New BP rate means 1 in 3 has hyper­ten­sion


AHA rec­om­mends new cut-off rate as 130/80 in­stead of 140/90

Overnight, Sin­ga­pore will have one in three peo­ple suf­fer­ing from high blood pres­sure in­stead of one in four — if it adopts a new cut-off rate rec­om­mended by the Amer­i­can Heart As­so­ci­a­tion (AHA).

But the vast ma­jor­ity of these newly di­ag­nosed hy­per­ten­sives, clas­si­fied as “high blood pres­sure stage 1”, will need to make only life­style changes to re­duce their risk of get­ting heart at­tacks and stroke.

The stricter rate rec­om­mended by the AHA is 130/80 ver­sus the ex­ist­ing 140/90.

It is based on solid ev­i­dence, said Pro­fes­sor Tan Huay Cheem, di­rec­tor of the Na­tional Univer­sity Heart Cen­tre, “so there’s no rea­son to re­ject these rec­om­men­da­tions”.

But he added: “We should still treat pa­tients with stage 1 hyper­ten­sion with life­style changes and start drug treat­ment only if he has mul­ti­ple other risk fac­tors (for ex­am­ple, di­a­betes mel­li­tus)”.

Prof Tan also said the 130/80 cut-off is for at least two read­ings done at home. The cut-off at clin­ics stays at 140/90 as anx­i­ety tends to raise a per­son’s blood pres­sure, he said.


Dr Chee Tek Siong, a car­di­ol­o­gist in pri­vate prac­tice and a board mem­ber of the Sin­ga­pore Heart Foun­da­tion, shares Prof Tan’s view and said treat­ment would be given to high-risk pa­tients.

These peo­ple have is­sues such as di­a­betes, high choles­terol, ob­struc­tive sleep ap­nea or kid­ney fail­ure.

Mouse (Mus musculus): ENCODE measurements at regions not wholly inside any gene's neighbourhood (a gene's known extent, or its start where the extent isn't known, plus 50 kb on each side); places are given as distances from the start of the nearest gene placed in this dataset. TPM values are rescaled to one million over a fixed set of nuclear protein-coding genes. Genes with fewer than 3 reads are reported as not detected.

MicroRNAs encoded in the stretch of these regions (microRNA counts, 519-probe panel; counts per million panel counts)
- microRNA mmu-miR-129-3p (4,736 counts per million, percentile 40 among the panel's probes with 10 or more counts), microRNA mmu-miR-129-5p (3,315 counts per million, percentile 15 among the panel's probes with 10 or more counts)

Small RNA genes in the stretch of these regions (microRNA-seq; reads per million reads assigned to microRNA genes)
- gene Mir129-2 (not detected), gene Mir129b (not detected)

The AHA es­ti­mates that only one in five of the stage 1 hy­per­ten­sives might need med­i­ca­tion to re­duce their blood pres­sure. The rest should be given ad­vice to make life­style changes and have their blood pres­sure checked af­ter three to six months, he added.

Life­style changes in­clude re­duc­ing salt in one’s diet and eat­ing more potas­sium-rich foods such as ba­nana, potato, av­o­cado and dark leafy veg­eta­bles, ex­er­cis­ing more, drink­ing less al­co­hol and not smok­ing.

Dr Paul Chiam, a car­di­ol­o­gist at Mount El­iz­a­beth Novena Hos­pi­tal, high­lighted the need for peo­ple to know the im­por­tance of strict blood pres­sure con­trol “as we know that bet­ter BP (blood pres­sure) con­trol does lead to fewer strokes, heart and kid­ney dis­ease”.

Dr Daniel Yeo, a car­di­ol­o­gist at Gle­nea­gles Hos­pi­tal, noted that Canada and Aus­tralia adopted the stricter cut-off last year, so the AHA’s move was no sur­prise.

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